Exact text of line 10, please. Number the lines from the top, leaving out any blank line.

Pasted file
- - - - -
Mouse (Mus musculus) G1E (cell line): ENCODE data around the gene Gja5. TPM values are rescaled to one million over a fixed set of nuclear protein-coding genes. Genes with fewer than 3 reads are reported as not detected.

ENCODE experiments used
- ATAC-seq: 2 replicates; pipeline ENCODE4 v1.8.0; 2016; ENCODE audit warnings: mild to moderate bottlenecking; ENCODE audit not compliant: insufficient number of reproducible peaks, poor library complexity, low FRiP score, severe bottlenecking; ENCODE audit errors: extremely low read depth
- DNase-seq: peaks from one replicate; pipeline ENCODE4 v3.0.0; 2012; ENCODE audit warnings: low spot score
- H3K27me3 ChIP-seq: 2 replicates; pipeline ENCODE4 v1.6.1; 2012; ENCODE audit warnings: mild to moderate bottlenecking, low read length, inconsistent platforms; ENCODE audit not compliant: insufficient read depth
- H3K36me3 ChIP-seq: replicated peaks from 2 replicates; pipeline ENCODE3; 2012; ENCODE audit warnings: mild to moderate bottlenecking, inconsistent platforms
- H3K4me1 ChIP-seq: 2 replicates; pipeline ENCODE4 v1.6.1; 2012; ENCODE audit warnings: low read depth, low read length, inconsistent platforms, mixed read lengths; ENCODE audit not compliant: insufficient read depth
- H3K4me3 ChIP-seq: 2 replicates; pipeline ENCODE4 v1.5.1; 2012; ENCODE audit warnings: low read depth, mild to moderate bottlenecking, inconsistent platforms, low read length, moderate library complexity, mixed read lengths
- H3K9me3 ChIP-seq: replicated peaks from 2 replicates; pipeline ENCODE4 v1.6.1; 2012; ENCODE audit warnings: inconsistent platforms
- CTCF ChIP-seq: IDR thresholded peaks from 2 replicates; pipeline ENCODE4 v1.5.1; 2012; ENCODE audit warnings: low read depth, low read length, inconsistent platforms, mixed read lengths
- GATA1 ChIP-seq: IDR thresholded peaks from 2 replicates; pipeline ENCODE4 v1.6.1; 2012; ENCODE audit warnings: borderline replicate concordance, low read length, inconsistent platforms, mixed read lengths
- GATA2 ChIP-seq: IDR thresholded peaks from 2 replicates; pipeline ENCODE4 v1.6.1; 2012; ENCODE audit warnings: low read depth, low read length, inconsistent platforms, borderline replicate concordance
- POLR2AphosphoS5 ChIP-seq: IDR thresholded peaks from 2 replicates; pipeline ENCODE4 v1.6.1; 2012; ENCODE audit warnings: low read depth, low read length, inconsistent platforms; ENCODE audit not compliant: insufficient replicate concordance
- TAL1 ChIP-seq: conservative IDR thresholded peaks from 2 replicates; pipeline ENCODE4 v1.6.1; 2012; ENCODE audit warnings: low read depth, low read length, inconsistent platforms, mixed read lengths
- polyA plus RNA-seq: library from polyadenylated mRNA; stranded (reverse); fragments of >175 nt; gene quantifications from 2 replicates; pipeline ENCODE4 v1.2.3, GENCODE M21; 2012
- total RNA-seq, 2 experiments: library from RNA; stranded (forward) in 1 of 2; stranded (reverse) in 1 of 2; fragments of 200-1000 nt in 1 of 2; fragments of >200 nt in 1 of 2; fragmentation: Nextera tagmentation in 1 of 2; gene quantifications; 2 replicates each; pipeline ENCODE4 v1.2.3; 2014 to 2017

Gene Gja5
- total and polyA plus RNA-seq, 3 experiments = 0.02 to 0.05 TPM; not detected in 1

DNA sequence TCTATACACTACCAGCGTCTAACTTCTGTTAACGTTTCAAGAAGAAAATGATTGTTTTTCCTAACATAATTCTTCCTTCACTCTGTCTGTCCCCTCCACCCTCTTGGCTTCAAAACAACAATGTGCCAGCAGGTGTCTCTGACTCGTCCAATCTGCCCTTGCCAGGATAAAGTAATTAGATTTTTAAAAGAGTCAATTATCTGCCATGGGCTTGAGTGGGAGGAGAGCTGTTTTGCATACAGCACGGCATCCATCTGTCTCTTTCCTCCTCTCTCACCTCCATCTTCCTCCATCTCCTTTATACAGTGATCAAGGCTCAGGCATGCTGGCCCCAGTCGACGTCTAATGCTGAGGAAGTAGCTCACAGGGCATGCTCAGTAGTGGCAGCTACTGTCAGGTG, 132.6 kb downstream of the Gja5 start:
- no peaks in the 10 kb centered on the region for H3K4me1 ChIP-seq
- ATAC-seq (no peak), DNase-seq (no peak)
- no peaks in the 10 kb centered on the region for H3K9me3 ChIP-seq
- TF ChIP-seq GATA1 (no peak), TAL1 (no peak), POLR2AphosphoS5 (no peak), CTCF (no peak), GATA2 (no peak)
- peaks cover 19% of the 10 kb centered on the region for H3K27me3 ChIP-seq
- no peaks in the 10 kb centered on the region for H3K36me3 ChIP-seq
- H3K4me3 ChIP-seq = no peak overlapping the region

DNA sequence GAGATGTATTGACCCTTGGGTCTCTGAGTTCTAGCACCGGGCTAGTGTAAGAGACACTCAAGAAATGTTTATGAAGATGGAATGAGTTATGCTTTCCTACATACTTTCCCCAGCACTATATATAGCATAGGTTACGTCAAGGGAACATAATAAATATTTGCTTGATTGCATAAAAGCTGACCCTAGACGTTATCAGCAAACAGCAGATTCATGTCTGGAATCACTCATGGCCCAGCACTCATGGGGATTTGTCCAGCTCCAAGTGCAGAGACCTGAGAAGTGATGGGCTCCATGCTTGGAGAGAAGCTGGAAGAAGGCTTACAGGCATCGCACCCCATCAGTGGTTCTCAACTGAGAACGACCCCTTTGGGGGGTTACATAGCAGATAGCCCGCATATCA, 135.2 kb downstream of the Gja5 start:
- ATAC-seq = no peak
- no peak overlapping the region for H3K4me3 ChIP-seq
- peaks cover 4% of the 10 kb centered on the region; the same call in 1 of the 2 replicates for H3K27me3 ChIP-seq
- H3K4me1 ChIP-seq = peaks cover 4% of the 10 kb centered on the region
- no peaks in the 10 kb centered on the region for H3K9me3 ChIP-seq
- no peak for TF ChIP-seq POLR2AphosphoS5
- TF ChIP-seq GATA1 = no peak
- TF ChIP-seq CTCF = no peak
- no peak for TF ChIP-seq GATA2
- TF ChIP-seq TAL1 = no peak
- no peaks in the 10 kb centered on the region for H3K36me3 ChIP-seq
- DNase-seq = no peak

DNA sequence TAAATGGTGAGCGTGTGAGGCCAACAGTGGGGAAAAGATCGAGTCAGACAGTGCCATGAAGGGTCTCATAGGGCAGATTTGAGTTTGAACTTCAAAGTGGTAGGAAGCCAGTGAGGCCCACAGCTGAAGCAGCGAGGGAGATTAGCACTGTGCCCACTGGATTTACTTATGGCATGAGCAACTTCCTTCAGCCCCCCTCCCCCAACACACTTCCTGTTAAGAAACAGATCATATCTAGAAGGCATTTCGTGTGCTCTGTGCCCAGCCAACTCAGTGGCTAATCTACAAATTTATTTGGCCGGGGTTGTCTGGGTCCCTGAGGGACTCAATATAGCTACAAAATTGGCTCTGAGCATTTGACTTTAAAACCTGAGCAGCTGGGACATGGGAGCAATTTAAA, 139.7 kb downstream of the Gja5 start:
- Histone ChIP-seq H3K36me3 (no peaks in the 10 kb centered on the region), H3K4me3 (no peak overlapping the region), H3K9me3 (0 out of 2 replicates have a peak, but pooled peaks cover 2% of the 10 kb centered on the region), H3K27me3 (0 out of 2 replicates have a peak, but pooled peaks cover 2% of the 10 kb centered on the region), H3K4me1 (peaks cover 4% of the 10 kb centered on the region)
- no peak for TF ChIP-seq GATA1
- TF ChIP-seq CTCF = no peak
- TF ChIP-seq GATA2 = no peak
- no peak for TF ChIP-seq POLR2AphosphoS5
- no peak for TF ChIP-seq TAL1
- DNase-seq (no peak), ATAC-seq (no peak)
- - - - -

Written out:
- CTCF ChIP-seq: IDR thresholded peaks from 2 replicates; pipeline ENCODE4 v1.5.1; 2012; ENCODE audit warnings: low read depth, low read length, inconsistent platforms, mixed read lengths